WASHINGTON – Besides this year's modest refund checks, American taxpayers are going to have to wait years to benefit from most of the tax cuts President Bush is ready to sign into law. Then, they disappear in December 2010 unless made permanent.
"Congresses change, and demands for revenue change," said former Rep. Bill Archer, a Texas Republican who was chairman of the tax-writing House Ways and Means Committee from 1994-2000. "It basically hangs in the balance of who controls the Congress and who controls the White House."
Congress sent the $1.35 trillion package of tax cuts to the White House on Monday, with Bush set to sign it into law Thursday. It was passed May 26 under congressional budget rules requiring the tax cuts to end, or "sunset," at the end of 10 years.
This bill's expiration day falls on New Year's Eve, 2010.
Some provisions are set to sunset even sooner: the college tuition deduction begins in 2002 and ends in 2005. Odder still is the estate tax, which is set for repeal at the beginning of 2010, only to be automatically reinstated at year's end.
"Some people are going to say this is a political gimmick, and they're not going to make that tax go away," said Steve Parrish, second vice president for individual markets at the Principal Financial Group in Des Moines, Iowa.
Aside from the broad sunset date, the bill is a collection of delayed starts and gradual phase-ins:
--The new 10 percent income tax rate is retroactive to Jan. 1, generating those soon-to-be mailed refund checks for millions of taxpayers. Cuts in other income tax rates start July 1 but are not fully in effect until 2006. The 15 percent tax rate stays in place.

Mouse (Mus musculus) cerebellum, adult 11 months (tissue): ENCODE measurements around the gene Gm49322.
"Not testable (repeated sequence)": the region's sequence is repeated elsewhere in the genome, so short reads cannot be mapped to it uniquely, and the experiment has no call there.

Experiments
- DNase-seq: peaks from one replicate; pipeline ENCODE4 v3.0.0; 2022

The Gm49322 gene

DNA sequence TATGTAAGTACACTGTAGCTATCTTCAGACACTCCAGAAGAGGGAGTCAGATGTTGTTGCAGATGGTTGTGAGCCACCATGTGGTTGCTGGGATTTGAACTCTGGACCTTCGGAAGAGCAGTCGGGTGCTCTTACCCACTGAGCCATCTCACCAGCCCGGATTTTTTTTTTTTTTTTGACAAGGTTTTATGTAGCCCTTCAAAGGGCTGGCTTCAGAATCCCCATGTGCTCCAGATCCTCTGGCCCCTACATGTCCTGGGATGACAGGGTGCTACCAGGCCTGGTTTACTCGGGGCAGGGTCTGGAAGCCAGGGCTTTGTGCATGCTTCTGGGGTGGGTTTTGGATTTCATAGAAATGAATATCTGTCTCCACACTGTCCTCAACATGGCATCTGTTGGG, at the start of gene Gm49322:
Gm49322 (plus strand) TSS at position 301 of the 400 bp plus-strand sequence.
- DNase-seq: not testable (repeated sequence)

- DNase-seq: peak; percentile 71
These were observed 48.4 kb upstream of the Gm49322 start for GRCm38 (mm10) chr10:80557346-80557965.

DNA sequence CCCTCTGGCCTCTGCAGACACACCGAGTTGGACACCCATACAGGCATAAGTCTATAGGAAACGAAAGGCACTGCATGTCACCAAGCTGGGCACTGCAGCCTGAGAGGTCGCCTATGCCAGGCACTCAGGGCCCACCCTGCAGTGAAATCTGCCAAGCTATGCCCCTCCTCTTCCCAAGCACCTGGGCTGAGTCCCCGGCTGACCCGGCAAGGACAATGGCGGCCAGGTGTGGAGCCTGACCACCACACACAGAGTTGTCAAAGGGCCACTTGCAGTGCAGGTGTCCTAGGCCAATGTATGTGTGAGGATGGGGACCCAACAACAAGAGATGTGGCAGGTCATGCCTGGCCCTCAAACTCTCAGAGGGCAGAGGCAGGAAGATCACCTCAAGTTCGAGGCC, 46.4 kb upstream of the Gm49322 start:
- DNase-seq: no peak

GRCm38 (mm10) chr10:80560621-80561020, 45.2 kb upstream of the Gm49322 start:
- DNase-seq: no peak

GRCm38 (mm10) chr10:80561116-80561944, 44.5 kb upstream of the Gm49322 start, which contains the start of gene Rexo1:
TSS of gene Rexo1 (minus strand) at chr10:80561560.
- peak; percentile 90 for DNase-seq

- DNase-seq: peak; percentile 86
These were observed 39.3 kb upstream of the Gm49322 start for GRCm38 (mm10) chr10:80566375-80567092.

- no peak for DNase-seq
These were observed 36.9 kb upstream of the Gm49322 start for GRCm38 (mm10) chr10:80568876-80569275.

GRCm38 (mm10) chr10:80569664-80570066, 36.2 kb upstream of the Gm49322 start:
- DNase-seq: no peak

--Relief from the marriage penalty paid by many two-income couples, in the form of a bigger standard deduction and enlarged 15 percent income tax bracket, doesn't begin until 2005.
--Increasing the tax-favored retirement contribution limits for traditional and Roth IRAs from $2,000 to $5,000 takes until 2008. Raising the limit for 401(k) plans from $10,500 to $15,000 phases in by 2006.
--Raising the $500 child tax credit to $1,000 takes until 2010.
--Little was done to stop the complex alternative minimum tax from affecting increasingly more people as their incomes rise. This relatively unknown tax, which struck only 1.4 million taxpayers this year, is projected to hit 35.5 million in 2010.
A future Congress and president will have to decide whether to extend the tax cuts, either temporarily or permanently, at a cost estimated by Democrats to reach $4 trillion over the second decade. The landscape could be dramatically changed if projected budget surpluses don't materialize or programs such as Medicare and Social Security become strained by retiring baby boomers.
"The bill creates the equivalent of a huge mortgage with a balloon payment in 2010 and later years," said Rep. Charles Rangel of New York, ranking Democrat on the Ways and Means Committee.
That could become a major issue in the 2008 presidential and congressional campaigns. Yet Bush, whose 2000 campaign for the presidency centered on cutting taxes, fully expects each of the tax cuts to become permanent, spokesman Ari Fleischer said.
"To do anything other than that is to raise taxes on the American people, and he does not support that," Fleischer said.
Republicans have relentlessly pushed tax cuts since winning control of Congress in 1994. Should Democrats control Congress and the White House in 2010, it isn't certain these tax cuts would continue beyond their expiration date.
"If the Democrats were swept into power in five or 10 years, they can do what they want," said Grover Norquist, president of Americans for Tax Reform. "But they'd have to change the whole debate."
Most members of Congress take a dim view of reversing tax cuts. But lawmakers will almost certainly continue to pass tax legislation year after year, providing ample opportunity to tinker with the current plan.
"The nature of the income tax creates an environment that pushes you toward wanting to make changes," Archer said. "Every time you make a change, you create an imbalance somewhere else. If you fix one problem, you end up creating other problems."